The Quartier Asiatique (Asian Quarter), also called Triangle de Choisy or Petite Asie, is the largest commercial and cultural center for the Asian community of Paris. It is located in the southeast of the 13th arrondissement in an area that contains many high-rise apartment buildings. Despite its status as a "Chinatown", the neighborhood also contains significant Vietnamese, Laotian and Cambodian populations.
The first wave of Asian immigrants to the neighborhood consisted of ethnic Vietnamese refugees from the Vietnam War during the late 1970s. Later waves of migrants consisted of ethnic Chinese from Vietnam, Laos and Cambodia, who also fled their countries following their communist takeovers and to avoid persecution by the new governments. A significant number of the earlier Vietnamese immigrants integrated into French society shortly after their arrival, and began moving to other areas of Paris and the surrounding Île-de-France region, while still maintaining a commercial presence in the area. This left the neighborhood having a larger ethnic Chinese presence, and thus led to a creation of the present-day "Chinatown".
The Quartier Asiatique forms an area roughly the shape of a triangle bounded by Avenue de Choisy, Avenue d'Ivry and Boulevard Masséna, as well as the Les Olympiades complex. Within this neighborhood, commercial activity is dominated by Chinese and Vietnamese businesses, with a smaller number of Laotian and Cambodian establishments. The large French Asian specialty market chains of Tang Frères and Paristore also have their flagship locations within the quarter. As the focal point for the Asian population of the Île-de-France region, a number of community organizations are headquartered here, helping to serve immigrant needs and cultural activities, especially for those from the former French Indochina. The annual Lunar New Year parade within the neighborhood is largest in Paris.
Unlike other Chinatowns in the Western world, Chinese architecture is not highly visible in the area, with an exception being the several Buddhist temples located throughout the district.
The Quartier Asiatique represents a massive implantation of Asian communities (contrary to London's Soho) and is the largest in Europe. The area is populated by nearly 50,000 people, largely of Chinese, Vietnamese and Laotian descent.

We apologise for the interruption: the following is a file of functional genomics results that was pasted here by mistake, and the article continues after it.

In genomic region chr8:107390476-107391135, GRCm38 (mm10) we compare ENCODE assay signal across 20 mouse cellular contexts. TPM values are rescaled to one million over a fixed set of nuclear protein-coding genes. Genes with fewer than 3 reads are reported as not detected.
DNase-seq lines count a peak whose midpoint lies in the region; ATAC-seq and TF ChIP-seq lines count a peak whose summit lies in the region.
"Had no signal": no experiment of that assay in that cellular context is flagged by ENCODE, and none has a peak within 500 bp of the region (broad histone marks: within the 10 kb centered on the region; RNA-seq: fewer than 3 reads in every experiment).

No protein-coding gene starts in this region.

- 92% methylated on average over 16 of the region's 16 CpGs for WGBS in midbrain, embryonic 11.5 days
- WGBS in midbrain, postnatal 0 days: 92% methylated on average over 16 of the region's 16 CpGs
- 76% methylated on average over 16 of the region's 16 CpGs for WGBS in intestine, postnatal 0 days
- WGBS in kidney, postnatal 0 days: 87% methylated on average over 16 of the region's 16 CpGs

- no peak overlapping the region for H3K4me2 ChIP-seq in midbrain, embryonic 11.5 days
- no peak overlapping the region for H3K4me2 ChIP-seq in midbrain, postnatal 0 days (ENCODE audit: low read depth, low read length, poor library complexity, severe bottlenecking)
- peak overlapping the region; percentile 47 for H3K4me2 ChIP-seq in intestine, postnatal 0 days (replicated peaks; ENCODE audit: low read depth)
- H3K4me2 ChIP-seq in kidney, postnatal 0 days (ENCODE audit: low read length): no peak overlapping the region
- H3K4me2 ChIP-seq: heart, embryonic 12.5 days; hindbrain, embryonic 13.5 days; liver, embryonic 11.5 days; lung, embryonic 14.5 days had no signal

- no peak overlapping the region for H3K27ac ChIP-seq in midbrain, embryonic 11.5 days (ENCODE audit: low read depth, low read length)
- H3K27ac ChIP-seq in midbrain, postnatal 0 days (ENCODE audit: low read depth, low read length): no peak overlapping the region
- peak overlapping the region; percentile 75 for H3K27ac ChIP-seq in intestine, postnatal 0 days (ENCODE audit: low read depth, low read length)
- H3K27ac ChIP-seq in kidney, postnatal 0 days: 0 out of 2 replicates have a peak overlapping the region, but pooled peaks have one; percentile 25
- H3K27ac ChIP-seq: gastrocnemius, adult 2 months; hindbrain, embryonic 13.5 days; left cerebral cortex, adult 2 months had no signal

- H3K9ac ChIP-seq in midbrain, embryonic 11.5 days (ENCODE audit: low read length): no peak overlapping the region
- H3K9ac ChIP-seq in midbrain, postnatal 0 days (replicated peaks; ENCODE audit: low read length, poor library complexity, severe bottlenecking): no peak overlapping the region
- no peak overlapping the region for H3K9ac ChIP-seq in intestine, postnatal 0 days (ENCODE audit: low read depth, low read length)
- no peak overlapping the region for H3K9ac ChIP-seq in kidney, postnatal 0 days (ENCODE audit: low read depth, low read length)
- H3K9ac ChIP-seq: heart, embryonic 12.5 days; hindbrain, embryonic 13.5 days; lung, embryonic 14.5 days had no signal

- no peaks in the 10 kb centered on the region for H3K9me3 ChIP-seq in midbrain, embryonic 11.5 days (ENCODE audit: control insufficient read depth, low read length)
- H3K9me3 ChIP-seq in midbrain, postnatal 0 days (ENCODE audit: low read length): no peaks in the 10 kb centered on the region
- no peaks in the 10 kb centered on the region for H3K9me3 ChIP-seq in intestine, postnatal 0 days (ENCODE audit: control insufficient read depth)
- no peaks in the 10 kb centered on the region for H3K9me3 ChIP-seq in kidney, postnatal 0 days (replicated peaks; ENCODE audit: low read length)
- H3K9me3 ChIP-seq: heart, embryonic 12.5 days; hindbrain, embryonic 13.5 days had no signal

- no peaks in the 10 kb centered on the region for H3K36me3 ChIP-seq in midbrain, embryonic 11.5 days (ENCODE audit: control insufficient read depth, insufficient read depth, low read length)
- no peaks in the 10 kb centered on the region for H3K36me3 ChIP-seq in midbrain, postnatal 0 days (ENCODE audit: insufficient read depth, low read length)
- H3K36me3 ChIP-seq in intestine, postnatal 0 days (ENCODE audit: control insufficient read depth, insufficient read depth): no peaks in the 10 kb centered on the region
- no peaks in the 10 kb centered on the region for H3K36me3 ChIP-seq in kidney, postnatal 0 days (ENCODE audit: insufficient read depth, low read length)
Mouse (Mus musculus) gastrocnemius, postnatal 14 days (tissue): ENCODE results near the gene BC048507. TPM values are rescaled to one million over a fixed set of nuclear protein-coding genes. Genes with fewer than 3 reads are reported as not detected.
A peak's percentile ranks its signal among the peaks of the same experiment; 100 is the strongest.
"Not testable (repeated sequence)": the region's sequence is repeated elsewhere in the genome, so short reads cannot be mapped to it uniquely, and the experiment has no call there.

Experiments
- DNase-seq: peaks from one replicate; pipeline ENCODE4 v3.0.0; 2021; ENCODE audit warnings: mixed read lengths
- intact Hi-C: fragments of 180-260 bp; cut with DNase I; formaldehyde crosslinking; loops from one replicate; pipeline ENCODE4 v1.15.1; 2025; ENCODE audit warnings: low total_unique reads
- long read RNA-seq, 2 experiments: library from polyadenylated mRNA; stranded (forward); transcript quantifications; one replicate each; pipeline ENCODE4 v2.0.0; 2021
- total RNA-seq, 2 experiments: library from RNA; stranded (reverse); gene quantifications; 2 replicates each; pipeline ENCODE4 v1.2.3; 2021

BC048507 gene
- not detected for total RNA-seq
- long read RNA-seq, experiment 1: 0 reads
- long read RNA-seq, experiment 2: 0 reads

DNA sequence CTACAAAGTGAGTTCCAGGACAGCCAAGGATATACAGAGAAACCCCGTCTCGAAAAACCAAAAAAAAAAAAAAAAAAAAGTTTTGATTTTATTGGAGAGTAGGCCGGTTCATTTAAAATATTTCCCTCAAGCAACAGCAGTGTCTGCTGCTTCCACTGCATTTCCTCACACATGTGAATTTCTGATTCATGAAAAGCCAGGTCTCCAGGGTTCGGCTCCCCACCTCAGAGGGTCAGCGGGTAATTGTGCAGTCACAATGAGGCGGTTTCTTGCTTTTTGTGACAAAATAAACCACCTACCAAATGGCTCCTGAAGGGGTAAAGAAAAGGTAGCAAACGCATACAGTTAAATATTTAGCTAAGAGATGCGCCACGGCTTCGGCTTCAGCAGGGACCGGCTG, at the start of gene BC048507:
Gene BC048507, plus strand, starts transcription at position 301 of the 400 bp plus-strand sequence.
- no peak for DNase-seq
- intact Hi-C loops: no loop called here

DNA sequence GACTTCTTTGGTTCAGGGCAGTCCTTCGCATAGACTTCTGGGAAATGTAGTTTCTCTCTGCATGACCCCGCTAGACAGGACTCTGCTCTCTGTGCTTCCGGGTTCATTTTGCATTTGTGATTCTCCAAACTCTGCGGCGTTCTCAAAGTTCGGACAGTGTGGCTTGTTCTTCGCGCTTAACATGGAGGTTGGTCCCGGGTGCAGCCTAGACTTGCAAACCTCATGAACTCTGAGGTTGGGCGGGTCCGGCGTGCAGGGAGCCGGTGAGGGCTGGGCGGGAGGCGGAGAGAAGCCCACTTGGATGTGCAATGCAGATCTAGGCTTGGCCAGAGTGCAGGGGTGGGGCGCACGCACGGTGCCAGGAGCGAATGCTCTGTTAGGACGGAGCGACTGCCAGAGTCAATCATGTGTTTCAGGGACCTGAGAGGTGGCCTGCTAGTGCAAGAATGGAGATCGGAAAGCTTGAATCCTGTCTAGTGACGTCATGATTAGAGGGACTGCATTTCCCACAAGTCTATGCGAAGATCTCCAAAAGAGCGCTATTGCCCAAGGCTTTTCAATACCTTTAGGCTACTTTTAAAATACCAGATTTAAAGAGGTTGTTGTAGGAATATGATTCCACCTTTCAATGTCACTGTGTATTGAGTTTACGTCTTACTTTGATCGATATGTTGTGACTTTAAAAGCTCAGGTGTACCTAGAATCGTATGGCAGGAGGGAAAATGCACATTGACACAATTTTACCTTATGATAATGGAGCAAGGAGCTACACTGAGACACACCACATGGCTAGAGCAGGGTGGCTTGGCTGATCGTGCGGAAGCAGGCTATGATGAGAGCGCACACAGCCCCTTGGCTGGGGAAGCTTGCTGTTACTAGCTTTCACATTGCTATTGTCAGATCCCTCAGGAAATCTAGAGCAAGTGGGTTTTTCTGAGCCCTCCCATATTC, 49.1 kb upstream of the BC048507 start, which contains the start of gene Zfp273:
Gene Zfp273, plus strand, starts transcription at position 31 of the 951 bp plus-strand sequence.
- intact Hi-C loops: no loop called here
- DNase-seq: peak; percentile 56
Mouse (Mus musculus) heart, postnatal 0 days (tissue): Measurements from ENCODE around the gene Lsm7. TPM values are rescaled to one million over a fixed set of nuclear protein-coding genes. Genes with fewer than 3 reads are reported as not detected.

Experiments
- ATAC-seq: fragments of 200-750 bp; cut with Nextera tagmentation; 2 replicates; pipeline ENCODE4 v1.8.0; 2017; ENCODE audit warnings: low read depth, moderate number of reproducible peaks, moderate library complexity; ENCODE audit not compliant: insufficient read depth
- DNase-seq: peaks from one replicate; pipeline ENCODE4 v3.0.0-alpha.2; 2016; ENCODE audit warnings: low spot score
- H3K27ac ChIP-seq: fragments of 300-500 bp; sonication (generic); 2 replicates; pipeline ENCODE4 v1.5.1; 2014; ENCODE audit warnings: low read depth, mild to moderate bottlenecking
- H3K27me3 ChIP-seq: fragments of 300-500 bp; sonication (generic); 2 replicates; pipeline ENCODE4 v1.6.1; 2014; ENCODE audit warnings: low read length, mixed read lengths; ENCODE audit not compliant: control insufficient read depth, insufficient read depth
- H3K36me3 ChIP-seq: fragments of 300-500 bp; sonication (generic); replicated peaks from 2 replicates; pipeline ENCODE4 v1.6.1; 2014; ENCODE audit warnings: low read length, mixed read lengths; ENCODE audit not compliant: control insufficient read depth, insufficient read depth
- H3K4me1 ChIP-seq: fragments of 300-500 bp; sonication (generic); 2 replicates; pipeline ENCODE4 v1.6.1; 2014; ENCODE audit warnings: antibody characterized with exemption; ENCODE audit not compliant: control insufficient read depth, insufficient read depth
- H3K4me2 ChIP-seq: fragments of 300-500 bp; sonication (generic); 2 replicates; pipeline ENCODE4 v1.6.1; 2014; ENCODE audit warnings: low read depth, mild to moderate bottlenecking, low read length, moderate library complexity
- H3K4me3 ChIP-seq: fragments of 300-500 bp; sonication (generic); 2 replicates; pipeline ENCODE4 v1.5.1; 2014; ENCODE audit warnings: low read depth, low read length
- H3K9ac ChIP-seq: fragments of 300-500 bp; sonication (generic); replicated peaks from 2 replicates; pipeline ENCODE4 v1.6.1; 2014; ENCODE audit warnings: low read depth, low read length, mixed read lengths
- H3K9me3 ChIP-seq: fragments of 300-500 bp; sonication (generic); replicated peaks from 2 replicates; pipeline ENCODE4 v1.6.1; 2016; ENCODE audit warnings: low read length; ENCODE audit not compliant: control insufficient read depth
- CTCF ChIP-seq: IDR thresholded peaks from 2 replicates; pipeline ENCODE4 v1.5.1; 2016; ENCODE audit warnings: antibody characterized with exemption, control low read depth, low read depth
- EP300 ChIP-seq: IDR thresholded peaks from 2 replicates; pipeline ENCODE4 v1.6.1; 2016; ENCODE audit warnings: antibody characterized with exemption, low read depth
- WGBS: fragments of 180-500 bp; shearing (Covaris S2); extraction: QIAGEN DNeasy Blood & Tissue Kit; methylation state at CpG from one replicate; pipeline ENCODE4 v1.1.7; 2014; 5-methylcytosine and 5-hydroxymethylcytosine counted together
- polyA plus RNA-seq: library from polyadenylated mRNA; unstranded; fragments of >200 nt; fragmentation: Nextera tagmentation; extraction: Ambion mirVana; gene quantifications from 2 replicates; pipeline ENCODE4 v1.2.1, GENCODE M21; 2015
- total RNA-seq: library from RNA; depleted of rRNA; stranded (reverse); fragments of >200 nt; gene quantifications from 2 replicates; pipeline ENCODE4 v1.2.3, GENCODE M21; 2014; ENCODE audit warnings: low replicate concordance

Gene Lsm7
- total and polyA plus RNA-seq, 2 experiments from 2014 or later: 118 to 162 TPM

Originally an ethnic Vietnamese quarter, the Asian population in the area diversified in the 1980s as other ethnic groups from Indochina also settled in the district, the largest group being ethnic Chinese. While a large proportion of the neighborhood's earlier Vietnamese population assimilated into French society and moved to other areas of Paris, they still maintain a strong commercial and cultural presence in the district.
Languages used among immigrant groups in the community include the Cantonese and Teochew dialects of the Chinese language, as well as Vietnamese, Lao and Khmer. Ethnic Chinese refugees are often conversant in one of the latter three languages in addition to their native Chinese dialect, due to their origins from Indochina.
Paris also hosts three other Asiatic districts within its limits. The most notable is that of the Belleville neighborhood in the 20th arrondissement. Unlike Chinatown and the 13th arrondissement, ethnic Chinese from Indochina form a minority of the neighborhood's overall and Asian population. Ethnic groups from Indochina also do not have a significant presence in the Belleville community. Instead, the vast majority of Belleville's ethnic Chinese population consists of those with origins from the eastern Chinese coastal city of Wenzhou and surrounding southern Zhejiang province.
Meanwhile, the oldest but smallest Asian neighborhood in Paris is located in the 3rd arrondissement, near the Musée des Arts et Métiers. It is bounded roughly by Rue au Maire, Rue Volta, Rue du Temple and Rue des Gravilliers. The district was established in the early 1900s, when Chinese migrants specializing in the leather and Chinese porcelain industries arrived in Paris from the Wenzhou region. During World War I, a large number of Chinese laborers, also principally from Wenzhou, were recruited by the French Empire to help with war efforts in the country. The small number who decided to stay in France after the war also settled in the district.
SInce the 1990s, a Japanese quarter has been developing along Rue Sainte-Anne in the 1st arrondissement near the Pyramides Métro station. The area hosts a number of Japanese restaurants and specialty boutiques, along with branch offices of the Japan National Tourism Organization and Japan Airlines. In recent years, a Korean presence has also been established in the same area.
Chinese New Year parade of young girls in 2009.
Chinese New Year parade.
Buddhist temple at the Olympiades.
- La Diaspora Vietnamienne en France un cas particulier (in French)
- Belleville: un mélange pas si explosive, June 2010 (in French)
- Le Quartier Chinois de Paris Arts-et-Métiers (in French)